Reginald Fessenden

Reginald Fessenden Canadian inventor of radio and wireless telephone

Reginald Fessenden father of radioWhen asked who invented radio, many names will get tossed out. Starting my career in communications, a name most often mentioned as the inventor of radio was Marconi.  Searching on the internet a name often mentioned in the invention of radio is Nikola Tesla. Many of the wild claims gave me the drive to dig deeper and to seek the truth. After doing quite a bit of research It was obvious that without a doubt, Reginald Fessenden did more to develop radio that either Marconi or Tesla.

Ironically, the early career of Fessenden sounded similar to Tesla. Reginald Fessenden started his career with Thomas Edison, but later teamed up with George Westinghouse to defeat Edison in the famous "War of Currents. 

Born on October 6, 1866 in East Bolton, Quebec, Canada, Reginald Fessenden was an accomplished student of mathematics While he was only a teenager, Fessenden was teaching mathematics to the young children at his school.

After working for two years as the principal, and sole teacher, at the Whitney Institute in Bermuda, Fessenden moved to New York City with the dream of working for Thomas Edison.

Fessenden works for Edison

Initially Fessenden asked Edison for a job as a junior technician, but Edison was looking for a chemist.  Edison asked Fessenden "Do you know anything about chemistry?" Fessenden honestly answered "But I am not a chemist..." , Edison told Fessenden to learn the job because he needed a good chemist.  Fessenden worked as a chemist developing insulation for electrical wires at Thomas Edison's laboratory, East Orange, New Jersey, from 1887-1890. Fessenden eventually held the title of head chemist for Edison.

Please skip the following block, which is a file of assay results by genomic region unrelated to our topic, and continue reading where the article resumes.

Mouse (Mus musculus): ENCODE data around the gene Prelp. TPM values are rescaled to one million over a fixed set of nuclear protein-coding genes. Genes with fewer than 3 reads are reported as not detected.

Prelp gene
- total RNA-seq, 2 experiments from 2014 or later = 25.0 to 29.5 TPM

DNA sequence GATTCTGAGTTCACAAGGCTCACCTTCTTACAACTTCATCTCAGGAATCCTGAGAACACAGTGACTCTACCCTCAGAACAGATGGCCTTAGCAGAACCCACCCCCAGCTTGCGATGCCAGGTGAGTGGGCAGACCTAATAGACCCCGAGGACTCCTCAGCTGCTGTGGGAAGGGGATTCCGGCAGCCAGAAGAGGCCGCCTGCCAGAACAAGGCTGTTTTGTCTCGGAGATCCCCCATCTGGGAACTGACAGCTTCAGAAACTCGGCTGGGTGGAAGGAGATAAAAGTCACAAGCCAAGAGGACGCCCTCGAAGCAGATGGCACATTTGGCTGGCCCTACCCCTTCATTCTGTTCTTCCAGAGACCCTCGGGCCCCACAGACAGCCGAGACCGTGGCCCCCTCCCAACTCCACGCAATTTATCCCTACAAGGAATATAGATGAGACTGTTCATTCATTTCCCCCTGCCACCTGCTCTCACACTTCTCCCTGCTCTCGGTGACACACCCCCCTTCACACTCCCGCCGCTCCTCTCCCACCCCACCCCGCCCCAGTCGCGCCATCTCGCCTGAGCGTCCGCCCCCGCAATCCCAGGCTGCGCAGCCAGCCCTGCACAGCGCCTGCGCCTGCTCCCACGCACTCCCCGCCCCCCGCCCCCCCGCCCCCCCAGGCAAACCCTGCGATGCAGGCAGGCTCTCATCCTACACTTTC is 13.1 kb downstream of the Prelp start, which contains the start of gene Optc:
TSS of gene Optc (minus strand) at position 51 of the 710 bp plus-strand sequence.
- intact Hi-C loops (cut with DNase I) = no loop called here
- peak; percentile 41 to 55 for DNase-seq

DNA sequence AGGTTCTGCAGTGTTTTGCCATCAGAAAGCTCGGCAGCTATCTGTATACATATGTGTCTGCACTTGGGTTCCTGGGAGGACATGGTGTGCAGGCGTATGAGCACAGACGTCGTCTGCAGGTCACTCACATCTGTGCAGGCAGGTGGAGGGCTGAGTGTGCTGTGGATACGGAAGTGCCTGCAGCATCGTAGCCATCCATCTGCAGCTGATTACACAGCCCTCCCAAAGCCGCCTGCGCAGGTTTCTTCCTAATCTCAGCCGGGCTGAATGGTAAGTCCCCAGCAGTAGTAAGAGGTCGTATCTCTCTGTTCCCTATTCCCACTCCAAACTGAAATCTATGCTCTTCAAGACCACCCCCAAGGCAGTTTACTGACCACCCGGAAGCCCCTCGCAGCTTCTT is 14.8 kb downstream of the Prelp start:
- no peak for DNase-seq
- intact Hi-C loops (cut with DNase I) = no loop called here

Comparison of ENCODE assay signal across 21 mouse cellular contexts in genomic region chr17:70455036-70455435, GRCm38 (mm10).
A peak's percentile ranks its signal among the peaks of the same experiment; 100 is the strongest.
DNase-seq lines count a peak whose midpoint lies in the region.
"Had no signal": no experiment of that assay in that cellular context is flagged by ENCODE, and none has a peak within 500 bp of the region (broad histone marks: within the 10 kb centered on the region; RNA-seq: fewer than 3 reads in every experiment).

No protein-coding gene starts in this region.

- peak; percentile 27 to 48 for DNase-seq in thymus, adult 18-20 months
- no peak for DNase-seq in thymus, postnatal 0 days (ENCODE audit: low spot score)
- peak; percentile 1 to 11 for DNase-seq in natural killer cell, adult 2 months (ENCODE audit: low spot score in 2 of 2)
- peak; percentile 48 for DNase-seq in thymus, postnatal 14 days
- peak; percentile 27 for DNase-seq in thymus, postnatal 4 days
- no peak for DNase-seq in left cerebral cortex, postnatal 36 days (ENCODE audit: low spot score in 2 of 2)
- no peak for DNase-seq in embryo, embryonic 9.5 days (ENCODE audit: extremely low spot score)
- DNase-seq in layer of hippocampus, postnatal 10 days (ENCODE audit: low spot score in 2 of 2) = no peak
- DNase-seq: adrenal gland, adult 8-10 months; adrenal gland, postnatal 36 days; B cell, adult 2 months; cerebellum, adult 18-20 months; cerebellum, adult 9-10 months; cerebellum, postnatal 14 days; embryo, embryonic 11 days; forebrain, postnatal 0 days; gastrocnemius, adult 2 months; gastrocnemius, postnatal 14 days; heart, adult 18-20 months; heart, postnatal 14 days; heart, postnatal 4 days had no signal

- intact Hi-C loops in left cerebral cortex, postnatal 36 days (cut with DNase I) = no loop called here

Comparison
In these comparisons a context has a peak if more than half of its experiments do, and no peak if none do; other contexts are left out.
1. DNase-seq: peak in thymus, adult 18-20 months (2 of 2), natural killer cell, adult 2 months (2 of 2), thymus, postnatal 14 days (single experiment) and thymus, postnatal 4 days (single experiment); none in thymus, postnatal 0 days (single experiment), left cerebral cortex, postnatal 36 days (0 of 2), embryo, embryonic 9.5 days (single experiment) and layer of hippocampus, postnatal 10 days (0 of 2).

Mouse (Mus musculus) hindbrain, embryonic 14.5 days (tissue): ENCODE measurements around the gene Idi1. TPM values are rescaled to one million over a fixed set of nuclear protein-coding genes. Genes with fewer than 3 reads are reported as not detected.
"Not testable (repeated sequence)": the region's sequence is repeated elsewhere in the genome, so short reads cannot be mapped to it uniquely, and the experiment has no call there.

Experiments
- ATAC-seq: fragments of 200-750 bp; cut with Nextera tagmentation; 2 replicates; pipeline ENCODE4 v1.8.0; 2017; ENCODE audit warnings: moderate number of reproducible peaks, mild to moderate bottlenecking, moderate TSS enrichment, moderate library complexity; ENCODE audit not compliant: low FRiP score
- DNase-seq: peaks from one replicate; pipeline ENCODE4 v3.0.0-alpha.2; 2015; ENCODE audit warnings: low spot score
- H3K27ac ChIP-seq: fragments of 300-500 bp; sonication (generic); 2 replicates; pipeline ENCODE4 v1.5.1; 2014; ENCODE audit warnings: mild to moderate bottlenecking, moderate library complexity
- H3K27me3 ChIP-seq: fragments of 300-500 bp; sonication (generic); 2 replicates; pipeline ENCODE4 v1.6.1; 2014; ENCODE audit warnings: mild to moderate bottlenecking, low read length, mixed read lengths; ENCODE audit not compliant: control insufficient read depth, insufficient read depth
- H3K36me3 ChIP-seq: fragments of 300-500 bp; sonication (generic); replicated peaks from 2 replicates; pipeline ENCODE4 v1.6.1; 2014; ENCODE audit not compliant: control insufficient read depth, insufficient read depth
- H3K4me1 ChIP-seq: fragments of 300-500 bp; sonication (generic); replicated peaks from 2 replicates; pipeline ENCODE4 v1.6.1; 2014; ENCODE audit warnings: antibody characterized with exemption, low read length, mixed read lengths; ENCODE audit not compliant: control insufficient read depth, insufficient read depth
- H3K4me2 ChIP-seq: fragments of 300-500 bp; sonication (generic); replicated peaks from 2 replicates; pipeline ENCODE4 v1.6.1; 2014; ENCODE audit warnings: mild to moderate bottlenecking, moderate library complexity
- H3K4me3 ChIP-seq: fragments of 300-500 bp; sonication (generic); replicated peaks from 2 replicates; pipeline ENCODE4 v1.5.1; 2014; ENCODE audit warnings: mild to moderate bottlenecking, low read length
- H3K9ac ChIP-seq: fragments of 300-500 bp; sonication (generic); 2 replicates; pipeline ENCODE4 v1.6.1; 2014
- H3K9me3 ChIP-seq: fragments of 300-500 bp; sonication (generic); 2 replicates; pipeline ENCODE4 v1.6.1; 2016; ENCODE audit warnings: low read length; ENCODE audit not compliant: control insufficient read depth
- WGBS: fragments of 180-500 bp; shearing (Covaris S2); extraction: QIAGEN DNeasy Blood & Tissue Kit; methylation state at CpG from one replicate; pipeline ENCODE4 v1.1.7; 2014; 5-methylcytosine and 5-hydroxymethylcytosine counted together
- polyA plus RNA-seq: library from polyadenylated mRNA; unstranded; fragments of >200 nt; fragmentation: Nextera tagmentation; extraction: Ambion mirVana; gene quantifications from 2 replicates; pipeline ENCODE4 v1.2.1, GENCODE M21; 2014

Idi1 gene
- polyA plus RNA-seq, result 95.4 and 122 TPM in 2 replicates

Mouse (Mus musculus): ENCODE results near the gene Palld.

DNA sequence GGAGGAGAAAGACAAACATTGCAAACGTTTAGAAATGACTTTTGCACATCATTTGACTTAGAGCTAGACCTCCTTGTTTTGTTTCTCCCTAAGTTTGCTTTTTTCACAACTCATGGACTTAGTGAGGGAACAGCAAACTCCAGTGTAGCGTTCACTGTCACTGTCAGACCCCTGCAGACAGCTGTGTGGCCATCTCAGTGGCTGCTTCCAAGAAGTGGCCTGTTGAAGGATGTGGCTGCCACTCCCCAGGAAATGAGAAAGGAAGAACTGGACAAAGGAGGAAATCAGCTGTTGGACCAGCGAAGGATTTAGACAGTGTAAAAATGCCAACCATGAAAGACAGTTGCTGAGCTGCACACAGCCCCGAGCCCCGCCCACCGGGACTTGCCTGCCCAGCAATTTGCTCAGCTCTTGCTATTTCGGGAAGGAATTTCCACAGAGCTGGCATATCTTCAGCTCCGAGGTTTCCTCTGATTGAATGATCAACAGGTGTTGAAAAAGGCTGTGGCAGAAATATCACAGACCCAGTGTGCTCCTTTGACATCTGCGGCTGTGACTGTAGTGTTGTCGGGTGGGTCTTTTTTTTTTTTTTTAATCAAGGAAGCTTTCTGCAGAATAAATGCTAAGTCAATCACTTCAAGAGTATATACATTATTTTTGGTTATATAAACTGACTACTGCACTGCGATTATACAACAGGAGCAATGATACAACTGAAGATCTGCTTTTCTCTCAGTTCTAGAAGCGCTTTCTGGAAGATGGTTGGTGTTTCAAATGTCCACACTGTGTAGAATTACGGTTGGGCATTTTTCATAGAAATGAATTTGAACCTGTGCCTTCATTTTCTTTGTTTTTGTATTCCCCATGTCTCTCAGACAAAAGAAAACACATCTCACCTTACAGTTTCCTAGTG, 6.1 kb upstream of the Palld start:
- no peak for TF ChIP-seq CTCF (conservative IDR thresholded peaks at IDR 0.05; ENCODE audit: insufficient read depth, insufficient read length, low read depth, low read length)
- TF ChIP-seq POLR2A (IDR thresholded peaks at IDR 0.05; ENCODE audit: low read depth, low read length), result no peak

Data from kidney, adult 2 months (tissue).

In 1890, Edison encountered financial difficulties, and Fessenden was laid off.  Although some sources state that Fessenden was lured away from Edison, most state that Fessenden was laid off from Edison's lab. The biography of Fessenden by his widow confirms that in 1890, "owing to financial difficulties and the reorganization of the Edison Companies, substantially the whole laboratory was shut down."

Crossing paths with George Westinghouse

Geekhistory explores who invented radio

Who invented radioAnswering the question of "who invented radio" is another example of the complexities of defining inventors of inventions. There is no one "eureka" moment where a lone inventor in a lab created something totally new that changed everything.  Radio was an ongoing evolution of an idea over time. It is not as simple as picking out a single individual, or even a single point in time, that was the turning point in the creation of radio.

I started my career in technology in the 1970s working on military communications and citizens band radios. As I studied technology I remember Guglielmo Marconi was often mentioned as the "father of radio." Over time I have come to realize that Marconi is one of many contributions to the technology of radio.

What makes that task even more difficult with radio is that the term itself does not define a simple single item.

When I say radio, do you think of music broadcast over the airwaves? When I say wireless do you think of voice communications?

The concept of radio continues to evolve. In the early half of the 21st century the term wireless could be used to describe a short-range computer networking system, with technologies such as Wireless Local Area Network (WLAN), Wi-Fi, and Bluetooth. The term wireless is also applied to a mobile telephone system.

The concept of radio started as  the transmission of telegraph messages without connecting wires.  The etymology of "radio" or "radiotelegraphy" reveals that it was called "wireless telegraphy" which was later shortened to "wireless."   

Radio visionaries

Michael Faraday is best known for his work regarding electricity and magnetism. Faraday began his great series of experiments in 1831 on the concepts of electromagnetic induction. 

James Clerk Maxwell introduced the concept of electromagnetic field in the 1860s. Based on the earlier experimental work of Faraday and other scientists and on his own modification to Ampere's law, James Clerk Maxwell developed his theory of electromagnetism, which predicted the existence of electromagnetic waves.

Heinrich Rudolf Hertz conduct a series of experiments between 1886 and 1889 that validated Maxwell's theory.  The unit of frequency, cycle per second, was named the "hertz" in his honor.

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